GSA Connects 2021 in Portland, Oregon

Paper No. 93-6
Presentation Time: 9:00 AM-1:00 PM


CALDERARO, Luke1, DAVIES, Nicole L.2 and HARNIK, Paul G.1, (1)Department of Geology, Colgate University, Hamilton, NY 13346, (2)Department of Earth & Environment, Franklin & Marshall College, Lancaster, PA 17604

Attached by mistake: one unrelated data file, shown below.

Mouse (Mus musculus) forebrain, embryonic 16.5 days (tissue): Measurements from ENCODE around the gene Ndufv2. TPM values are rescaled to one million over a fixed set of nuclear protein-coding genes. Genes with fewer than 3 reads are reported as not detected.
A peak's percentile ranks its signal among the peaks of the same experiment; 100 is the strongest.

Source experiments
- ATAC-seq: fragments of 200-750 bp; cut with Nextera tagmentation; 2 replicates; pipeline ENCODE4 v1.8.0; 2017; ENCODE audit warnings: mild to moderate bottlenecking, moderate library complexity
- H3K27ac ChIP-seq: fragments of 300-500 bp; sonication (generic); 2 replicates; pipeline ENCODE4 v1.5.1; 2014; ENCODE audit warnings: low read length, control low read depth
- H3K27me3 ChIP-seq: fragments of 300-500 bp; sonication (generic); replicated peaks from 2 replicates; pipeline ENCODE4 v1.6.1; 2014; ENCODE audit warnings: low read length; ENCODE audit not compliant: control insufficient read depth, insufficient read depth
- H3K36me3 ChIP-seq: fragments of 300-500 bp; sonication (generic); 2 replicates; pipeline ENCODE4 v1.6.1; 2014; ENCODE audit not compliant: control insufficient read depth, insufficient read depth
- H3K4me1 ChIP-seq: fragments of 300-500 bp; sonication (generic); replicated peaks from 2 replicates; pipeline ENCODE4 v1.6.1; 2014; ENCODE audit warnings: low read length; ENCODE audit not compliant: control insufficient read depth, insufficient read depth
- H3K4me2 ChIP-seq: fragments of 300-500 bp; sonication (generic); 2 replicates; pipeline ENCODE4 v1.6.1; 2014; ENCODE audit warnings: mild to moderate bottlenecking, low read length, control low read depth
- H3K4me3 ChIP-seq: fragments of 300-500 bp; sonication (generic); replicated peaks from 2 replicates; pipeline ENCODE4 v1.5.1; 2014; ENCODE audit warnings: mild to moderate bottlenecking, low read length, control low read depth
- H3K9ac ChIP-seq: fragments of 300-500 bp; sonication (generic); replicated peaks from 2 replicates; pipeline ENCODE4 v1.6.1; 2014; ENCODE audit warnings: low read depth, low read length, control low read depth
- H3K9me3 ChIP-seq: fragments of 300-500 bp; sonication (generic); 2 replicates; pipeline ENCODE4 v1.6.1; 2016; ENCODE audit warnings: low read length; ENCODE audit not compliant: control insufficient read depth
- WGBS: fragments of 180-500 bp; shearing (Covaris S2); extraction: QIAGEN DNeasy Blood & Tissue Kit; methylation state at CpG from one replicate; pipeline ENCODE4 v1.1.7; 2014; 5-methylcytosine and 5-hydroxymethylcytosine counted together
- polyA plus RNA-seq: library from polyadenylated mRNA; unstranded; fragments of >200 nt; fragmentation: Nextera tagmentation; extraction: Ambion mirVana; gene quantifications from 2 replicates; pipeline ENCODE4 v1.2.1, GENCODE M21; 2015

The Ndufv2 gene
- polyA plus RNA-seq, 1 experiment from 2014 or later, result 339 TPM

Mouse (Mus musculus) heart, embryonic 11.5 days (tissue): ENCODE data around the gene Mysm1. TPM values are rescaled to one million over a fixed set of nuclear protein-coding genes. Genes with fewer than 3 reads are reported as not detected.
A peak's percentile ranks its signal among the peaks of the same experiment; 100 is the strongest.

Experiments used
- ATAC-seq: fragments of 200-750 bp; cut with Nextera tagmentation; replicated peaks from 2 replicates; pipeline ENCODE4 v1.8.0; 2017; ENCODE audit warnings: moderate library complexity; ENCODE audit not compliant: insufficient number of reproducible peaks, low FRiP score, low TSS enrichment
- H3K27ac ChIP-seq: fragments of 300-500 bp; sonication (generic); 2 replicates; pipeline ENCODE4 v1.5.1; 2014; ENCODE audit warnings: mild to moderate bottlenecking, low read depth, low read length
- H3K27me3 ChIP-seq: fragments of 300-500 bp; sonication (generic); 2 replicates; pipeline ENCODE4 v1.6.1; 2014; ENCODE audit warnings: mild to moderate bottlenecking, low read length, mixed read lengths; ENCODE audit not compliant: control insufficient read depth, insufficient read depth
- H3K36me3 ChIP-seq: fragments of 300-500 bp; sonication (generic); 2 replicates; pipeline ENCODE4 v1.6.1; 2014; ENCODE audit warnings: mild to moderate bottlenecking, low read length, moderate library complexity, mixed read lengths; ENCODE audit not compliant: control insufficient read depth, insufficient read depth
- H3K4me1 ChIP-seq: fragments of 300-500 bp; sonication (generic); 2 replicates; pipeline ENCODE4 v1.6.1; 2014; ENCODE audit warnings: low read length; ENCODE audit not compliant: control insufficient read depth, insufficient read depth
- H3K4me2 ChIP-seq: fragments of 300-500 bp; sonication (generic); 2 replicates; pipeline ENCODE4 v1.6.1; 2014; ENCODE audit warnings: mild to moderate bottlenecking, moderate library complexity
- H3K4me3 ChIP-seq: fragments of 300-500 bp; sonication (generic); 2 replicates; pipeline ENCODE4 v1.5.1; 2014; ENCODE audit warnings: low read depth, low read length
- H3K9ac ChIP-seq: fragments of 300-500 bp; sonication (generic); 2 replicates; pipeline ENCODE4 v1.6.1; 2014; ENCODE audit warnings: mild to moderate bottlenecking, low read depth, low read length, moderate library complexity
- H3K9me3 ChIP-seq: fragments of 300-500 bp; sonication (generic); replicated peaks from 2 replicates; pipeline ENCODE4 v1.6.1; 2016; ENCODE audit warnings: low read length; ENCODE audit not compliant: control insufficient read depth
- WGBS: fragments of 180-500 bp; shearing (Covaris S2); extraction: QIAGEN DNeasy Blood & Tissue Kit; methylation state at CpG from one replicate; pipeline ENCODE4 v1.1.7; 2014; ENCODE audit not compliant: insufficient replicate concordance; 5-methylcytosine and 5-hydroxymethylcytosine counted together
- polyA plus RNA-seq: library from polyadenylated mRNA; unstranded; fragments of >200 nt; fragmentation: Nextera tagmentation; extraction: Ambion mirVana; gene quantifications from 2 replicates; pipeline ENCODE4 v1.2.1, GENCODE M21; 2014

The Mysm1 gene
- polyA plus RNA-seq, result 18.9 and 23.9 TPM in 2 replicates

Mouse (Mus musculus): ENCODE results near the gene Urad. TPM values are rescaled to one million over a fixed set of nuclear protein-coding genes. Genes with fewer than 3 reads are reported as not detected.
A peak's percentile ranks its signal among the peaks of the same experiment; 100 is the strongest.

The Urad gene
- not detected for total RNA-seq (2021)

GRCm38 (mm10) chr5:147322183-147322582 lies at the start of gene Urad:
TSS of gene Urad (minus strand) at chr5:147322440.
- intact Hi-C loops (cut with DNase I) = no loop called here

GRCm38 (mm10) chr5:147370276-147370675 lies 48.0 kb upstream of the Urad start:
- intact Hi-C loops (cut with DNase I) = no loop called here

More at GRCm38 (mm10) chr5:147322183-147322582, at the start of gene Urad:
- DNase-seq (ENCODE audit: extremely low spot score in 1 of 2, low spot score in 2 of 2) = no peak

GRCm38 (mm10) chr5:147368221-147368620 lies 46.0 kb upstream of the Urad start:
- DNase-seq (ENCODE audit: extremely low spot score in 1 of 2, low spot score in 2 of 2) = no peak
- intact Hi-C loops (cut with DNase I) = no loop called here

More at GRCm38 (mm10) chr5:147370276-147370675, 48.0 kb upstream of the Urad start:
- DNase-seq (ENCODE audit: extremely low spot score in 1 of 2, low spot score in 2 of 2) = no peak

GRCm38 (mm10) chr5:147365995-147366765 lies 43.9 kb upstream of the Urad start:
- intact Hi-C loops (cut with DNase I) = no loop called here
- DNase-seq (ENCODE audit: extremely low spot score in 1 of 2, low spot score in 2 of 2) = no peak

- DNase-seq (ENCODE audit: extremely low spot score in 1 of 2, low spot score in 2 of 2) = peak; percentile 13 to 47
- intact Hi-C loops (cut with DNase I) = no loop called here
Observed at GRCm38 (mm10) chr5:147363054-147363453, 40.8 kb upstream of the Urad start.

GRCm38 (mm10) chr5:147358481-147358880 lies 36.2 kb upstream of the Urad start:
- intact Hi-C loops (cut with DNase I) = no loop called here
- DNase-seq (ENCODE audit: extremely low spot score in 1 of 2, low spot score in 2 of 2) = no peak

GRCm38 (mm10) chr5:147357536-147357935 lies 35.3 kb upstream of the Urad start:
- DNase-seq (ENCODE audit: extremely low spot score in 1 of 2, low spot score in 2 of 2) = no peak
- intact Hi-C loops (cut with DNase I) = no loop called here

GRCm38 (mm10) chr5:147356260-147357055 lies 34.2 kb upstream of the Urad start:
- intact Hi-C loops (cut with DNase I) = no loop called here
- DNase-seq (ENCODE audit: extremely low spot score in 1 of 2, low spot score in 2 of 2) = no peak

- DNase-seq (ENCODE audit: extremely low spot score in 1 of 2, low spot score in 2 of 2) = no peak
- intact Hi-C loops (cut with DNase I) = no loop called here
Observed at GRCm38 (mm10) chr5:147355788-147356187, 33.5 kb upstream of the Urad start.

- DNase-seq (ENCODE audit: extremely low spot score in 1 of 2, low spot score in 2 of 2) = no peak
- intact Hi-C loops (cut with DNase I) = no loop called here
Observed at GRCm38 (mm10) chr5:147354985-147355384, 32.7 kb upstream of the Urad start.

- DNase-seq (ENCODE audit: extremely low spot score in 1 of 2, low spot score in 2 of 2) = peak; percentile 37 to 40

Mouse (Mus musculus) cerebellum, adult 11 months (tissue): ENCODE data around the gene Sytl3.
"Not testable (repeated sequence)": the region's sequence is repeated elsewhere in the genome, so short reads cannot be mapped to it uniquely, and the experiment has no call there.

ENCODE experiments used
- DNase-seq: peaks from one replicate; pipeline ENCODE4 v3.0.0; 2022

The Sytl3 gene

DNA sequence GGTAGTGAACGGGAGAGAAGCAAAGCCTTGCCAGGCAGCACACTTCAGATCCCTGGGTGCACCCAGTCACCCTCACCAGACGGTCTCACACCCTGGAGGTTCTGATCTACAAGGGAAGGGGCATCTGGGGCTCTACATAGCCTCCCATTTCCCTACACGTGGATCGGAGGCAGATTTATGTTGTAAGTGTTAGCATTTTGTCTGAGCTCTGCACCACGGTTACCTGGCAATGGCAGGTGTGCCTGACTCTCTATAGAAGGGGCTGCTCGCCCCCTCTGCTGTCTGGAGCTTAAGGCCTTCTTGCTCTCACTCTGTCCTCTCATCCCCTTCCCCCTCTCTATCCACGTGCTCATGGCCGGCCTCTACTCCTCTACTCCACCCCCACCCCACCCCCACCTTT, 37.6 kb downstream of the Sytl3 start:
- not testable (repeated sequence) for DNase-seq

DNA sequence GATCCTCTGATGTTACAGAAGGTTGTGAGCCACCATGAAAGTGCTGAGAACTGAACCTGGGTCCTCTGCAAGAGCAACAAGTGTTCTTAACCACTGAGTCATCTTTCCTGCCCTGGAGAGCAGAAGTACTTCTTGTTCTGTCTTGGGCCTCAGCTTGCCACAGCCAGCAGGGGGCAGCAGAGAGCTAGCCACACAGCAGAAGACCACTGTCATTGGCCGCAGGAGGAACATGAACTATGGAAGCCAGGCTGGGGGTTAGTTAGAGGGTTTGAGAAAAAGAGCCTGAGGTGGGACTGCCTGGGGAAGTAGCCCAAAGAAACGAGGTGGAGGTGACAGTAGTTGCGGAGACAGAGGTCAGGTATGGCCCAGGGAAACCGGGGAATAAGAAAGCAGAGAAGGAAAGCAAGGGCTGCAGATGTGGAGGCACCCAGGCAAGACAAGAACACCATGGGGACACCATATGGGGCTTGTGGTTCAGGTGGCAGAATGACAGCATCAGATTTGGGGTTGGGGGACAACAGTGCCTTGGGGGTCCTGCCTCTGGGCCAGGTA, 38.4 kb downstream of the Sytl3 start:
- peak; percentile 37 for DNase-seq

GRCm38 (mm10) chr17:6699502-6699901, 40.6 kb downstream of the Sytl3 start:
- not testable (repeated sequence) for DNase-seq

Human activities have increased the flow of nutrients into coastal ecosystems, which has led to enhanced primary productivity and the development and expansion of oxygen-limited dead zones. How has variation in food and oxygen availability affected the ecology and physiology of benthic taxa? Here we investigate how the body sizes of marine bivalves vary in response to spatial and temporal changes in primary productivity across the northern Gulf of Mexico. The Mississippi River watershed drains 40% of the continental United States and the tremendous primary productivity in the adjacent northcentral Gulf of Mexico has led to one of the most extensive dead zones on Earth. We focus on the genus, Nuculana, an infaunal deposit feeder that is abundant in benthic communities throughout the northern Gulf. Live and dead Nuculana were picked from samples of seafloor sediment collected at -20 meter depth at fifteen sites spanning coastal Louisiana, Alabama, and Florida. The body size of each specimen was measured, and these sizes were compared among localities and over time. Data on present-day primary productivity and dissolved oxygen were compiled from the Bio-ORACLE database. The median body size of live and dead Nuculana varies across the Gulf, with larger individuals in Louisiana and smaller individuals in north Florida. Quantile regression results indicate that both live and dead body size significantly correlate with longitude, chlorophyll A, and dissolved oxygen. In each region, live specimens were also significantly larger than dead specimens, and these live-dead differences were robust to potential methodological biases. The greater size of Nuculana in more productive coastal environments could be due to greater food availability and/or oxygen limitation; enhanced food supply could lead to elevated growth rates, whereas lower dissolved oxygen levels could decrease predation pressure and result in greater longevity of prey. Larger basal consumers could potentially support larger higher order consumers, such as snails, crabs and fish, yet hypoxia may also limit the extent of these predator populations. Whether the environmental correlates of body size observed in Nuculana are generalizable to other basal consumers in the northern Gulf of Mexico is the subject of ongoing work.